A few weeks ago I picked up the morning paper and, for the first time in months, there was no front-page story on Iraq. My response? I went right to the sports section. I knew I was indulging a delusion. Real peace had not arrived. Events in Iraq were as chaotic and distressing as ever. Even the killing hadn’t stopped. American troops were firing on crowds of demonstrators; armed looters were still rampaging; children accidentally detonating unexploded ordnance; shoot-outs over gas evidently commonplace. But our Top Gun president had landed on the USS Abraham Lincoln, victory was all but declared, and troops were headed home. The war was over, it seemed, so what was going on with the Celtics?
How easy it can be to avert our eyes from suffering. “How everything turns away quite leisurely from the disaster,” W.H. Auden observed in his great poem (“Musee des Beaux Arts”) about Brueghel’s “Icarus.” “Something amazing” had happened, “a boy falling out of the sky,” yet even those who must have “heard the splash, the forsaken cry. . .had somewhere to get to and sailed calmly on.”
We’ve turned away most obviously from the casualties. Of course, even during the race to Baghdad the major networks gave little attention to Iraqi suffering, but they did at least keep a running tally of American casualties, offering profiles of just about every one of the initial fatalities. When the number of American dead reached 100 and U.S. troops helped topple the now famous statue of Saddam Hussein on April 9, the media stopped counting and looked elsewhere. The most recent numbers I can find come from mid-May. A reasonable guess is that by now perhaps 170 American military personnel have died in Iraq. This means that “postwar” fatalities, from every possible cause, may already exceed combat deaths during the war.
As for the Iraqi military dead, it’s impossible to find an estimate. Even antiwar critics have concentrated mainly on civilian casualties. We know the total is in the “thousands,” but whether five, ten, or twenty thousand may never be determined. Somewhat more attention has been given to counting those war-related civilian deaths. Several sources, including a carefully reported count in the Los Angeles Times, put the figure in Baghdad at around 1700 and rising. For the nation as a whole, 4000 would probably be a conservative estimate.
American officials refuse to calculate civilian deaths or to initiate an investigation of which ones were directly caused by the United States. But they have offered a number of odd denials of responsibility. One of the most striking, if least noticed, came on April 25, when General Richard Myers, chairman of the Joint Chiefs of Staff, claimed that the 1500 cluster bombs dropped by American forces had resulted in just a single Iraqi civilian casualty. Estimates coming out of Iraqi hospitals, however, put the number of civilian deaths due to cluster bombs at several hundred and growing. Among the most indiscriminate of weapons, cluster bombs spray hundreds of small bomblets in every direction. Five to ten percent routinely fail to explode, but can later detonate when touched or moved by unsuspecting people, often children, who don’t recognize them for what they are. These casualties continue to mount.
Of course, adding up the dead and wounded is but the narrowest way of measuring the costs of war. Haidar Tari, of the Iraqi Red Crescent, has been tracing Iraqis killed in the war who were buried without documentation. With a single example she focuses our attention on the legacy such a war leaves its survivors. “On one stretch of highway alone,” she told a Los Angeles Times reporter, “there were more than fifty civilian cars, each with four or five people incinerated inside, that sat in the sun for 10 or 15 days before [the victims] were buried nearby by volunteers. That is what there will be for their relatives to come and find. War is bad, but its remnants are worse.”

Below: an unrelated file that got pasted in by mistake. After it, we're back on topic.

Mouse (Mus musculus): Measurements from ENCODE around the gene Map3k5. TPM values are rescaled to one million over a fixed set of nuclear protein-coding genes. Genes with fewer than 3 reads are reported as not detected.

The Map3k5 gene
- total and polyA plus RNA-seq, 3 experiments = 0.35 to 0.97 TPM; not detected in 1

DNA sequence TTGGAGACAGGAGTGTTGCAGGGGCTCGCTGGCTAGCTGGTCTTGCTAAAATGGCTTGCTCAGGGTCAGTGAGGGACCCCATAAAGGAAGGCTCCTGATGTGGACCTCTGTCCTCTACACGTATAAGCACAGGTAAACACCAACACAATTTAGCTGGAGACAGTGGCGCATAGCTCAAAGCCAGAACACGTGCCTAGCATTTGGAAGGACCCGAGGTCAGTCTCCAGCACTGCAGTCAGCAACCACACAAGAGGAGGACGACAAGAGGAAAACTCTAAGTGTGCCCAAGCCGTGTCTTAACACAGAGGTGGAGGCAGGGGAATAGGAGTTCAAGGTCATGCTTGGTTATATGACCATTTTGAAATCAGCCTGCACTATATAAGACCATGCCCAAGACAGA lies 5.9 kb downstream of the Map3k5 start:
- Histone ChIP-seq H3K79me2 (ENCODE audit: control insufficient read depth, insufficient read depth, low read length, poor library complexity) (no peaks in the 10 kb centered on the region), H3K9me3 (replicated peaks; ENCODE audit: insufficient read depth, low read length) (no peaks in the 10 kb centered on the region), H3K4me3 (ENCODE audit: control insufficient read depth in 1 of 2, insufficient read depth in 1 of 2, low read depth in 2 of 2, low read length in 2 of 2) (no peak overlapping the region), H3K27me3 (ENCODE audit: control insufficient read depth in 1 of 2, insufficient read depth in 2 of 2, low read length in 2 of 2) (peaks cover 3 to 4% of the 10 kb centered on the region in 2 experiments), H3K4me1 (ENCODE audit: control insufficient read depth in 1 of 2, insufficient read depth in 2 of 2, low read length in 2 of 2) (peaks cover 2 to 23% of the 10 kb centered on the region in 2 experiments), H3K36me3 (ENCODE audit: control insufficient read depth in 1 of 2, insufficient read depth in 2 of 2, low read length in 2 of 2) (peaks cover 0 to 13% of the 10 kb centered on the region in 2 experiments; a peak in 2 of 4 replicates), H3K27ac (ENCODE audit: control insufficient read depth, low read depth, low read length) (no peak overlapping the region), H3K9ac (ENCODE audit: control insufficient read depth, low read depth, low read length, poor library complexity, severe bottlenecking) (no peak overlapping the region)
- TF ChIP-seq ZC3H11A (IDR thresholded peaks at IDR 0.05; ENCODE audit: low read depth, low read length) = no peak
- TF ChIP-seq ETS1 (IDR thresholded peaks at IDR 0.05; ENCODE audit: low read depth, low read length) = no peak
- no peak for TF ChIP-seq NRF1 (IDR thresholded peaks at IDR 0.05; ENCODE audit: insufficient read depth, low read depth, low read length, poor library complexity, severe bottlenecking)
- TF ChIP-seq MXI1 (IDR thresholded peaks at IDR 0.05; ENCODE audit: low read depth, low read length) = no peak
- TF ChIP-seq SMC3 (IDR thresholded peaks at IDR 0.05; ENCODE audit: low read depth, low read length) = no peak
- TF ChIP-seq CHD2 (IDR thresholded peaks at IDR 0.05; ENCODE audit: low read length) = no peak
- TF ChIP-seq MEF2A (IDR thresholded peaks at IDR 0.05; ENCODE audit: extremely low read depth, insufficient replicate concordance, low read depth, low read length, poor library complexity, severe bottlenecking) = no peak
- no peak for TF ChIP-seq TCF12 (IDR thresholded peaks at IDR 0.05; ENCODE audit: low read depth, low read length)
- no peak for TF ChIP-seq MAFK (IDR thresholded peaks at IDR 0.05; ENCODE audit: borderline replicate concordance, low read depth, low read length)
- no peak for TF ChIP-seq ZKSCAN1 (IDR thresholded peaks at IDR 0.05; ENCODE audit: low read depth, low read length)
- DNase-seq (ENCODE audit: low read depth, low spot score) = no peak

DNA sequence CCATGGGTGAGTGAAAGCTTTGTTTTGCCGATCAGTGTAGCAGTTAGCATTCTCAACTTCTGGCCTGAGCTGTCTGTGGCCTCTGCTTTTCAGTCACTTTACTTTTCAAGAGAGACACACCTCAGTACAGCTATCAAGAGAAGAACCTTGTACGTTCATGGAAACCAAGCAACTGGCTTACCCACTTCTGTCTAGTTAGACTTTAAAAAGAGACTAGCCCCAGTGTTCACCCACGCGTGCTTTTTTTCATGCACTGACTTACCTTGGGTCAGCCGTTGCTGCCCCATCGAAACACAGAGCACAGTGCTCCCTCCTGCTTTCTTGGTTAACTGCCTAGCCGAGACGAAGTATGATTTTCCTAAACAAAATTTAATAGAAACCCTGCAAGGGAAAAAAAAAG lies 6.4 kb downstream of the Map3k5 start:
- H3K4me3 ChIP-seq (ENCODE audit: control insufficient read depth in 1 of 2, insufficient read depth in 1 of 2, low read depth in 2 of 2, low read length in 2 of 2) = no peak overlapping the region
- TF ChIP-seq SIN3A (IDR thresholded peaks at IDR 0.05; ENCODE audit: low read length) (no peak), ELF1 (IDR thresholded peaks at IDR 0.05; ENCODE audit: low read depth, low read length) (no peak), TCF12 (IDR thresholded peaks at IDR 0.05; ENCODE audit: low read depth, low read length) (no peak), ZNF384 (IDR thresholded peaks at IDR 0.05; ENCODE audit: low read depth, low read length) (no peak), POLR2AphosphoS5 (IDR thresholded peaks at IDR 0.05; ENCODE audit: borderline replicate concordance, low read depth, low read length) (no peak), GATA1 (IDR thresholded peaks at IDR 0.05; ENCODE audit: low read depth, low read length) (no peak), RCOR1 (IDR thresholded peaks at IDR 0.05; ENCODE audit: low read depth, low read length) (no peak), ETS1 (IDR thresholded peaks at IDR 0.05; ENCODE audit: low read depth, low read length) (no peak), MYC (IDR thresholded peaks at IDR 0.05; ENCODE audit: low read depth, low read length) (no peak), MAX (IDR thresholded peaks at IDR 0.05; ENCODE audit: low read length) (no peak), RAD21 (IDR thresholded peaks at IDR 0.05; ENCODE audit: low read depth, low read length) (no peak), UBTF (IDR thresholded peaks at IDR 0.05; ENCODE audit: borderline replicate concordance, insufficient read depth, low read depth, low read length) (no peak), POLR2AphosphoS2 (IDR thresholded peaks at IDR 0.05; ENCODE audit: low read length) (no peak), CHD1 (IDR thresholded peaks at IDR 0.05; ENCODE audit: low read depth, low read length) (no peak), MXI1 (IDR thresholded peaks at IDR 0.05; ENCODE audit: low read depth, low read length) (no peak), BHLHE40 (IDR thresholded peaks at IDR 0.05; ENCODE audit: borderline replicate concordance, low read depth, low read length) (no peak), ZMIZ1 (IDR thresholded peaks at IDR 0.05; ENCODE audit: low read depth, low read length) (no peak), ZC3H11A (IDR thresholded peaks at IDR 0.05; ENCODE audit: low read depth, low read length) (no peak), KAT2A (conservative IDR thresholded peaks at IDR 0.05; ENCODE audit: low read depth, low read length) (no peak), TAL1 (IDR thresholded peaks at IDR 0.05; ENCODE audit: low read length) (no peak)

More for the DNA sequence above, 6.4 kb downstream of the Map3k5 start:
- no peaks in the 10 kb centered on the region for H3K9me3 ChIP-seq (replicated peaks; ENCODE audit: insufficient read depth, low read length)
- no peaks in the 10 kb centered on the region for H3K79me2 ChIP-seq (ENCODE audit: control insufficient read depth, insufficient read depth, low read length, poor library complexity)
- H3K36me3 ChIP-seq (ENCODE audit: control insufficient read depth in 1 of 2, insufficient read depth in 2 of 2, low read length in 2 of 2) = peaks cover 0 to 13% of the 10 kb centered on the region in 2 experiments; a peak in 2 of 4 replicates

Even the shortest wars produce wounds of every imaginable sort that extend years, even decades beyond the cessation of combat — wounds to the body, to the emotions, to the land, to witnesses and relatives, to every human relationship, to historical memory, to the generations that follow.
My work has made me acutely aware of war’s long afterlife. For the past five years I’ve been crisscrossing the United States and Vietnam talking with people from all sides of a war that killed some 58,000 Americans and three million Vietnamese. I interviewed men and women, civilians and combatants, relatives and eye-witnesses, hawks and doves, increasingly conscious that the lives of an almost unlimited variety of people had been swept up and transformed by a history far bigger and more complex than any single person could fully grasp.
Whether talking with former grunts in small Appalachian towns, veterans of the North Vietnamese Army in dilapidated convalescent homes near Hanoi, or journalists in fancy hotel lobbies, what struck me was how visceral the memories still were, how close to the surface the emotions of war remain. It was often hard to believe that the accounts I was listening to were drawn from a many -decades-old war. Strangely enough, I found some of the most painful stories inspiring. The sheer struggle to make meaning of history’s hardest moments — the moments that don’t go away when we turn to the sports pages — is one of the greatest gifts anyone can offer the future. In the presence of those struggles I felt hope. Out of the wreckage emerged a few remnants of war with enduring value.
Now, with Memorial Day still fresh in the memory, and in the wake of our most recent war, one that will not end soon for many Iraqis and some Americans, it’s worth turning back to the suffering caused by another war, now long distant but still painfully present, to help us recognize the kinds of realities we are too easily tempted to ignore.